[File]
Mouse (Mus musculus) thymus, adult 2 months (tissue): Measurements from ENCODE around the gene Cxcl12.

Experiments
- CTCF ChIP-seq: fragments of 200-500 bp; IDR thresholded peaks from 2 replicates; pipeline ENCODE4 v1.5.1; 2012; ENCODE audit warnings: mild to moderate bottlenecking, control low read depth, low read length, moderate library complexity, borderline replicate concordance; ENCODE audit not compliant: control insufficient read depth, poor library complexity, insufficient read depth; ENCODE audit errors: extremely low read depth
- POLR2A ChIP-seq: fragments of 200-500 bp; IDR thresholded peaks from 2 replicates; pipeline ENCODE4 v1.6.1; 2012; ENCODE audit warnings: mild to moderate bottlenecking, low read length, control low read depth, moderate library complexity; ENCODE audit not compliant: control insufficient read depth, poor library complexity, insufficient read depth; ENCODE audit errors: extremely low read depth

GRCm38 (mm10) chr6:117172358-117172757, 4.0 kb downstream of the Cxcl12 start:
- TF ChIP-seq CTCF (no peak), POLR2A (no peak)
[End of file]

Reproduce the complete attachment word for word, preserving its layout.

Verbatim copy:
Mouse (Mus musculus) thymus, adult 2 months (tissue): Measurements from ENCODE around the gene Cxcl12.

Experiments
- CTCF ChIP-seq: fragments of 200-500 bp; IDR thresholded peaks from 2 replicates; pipeline ENCODE4 v1.5.1; 2012; ENCODE audit warnings: mild to moderate bottlenecking, control low read depth, low read length, moderate library complexity, borderline replicate concordance; ENCODE audit not compliant: control insufficient read depth, poor library complexity, insufficient read depth; ENCODE audit errors: extremely low read depth
- POLR2A ChIP-seq: fragments of 200-500 bp; IDR thresholded peaks from 2 replicates; pipeline ENCODE4 v1.6.1; 2012; ENCODE audit warnings: mild to moderate bottlenecking, low read length, control low read depth, moderate library complexity; ENCODE audit not compliant: control insufficient read depth, poor library complexity, insufficient read depth; ENCODE audit errors: extremely low read depth

GRCm38 (mm10) chr6:117172358-117172757, 4.0 kb downstream of the Cxcl12 start:
- TF ChIP-seq CTCF (no peak), POLR2A (no peak)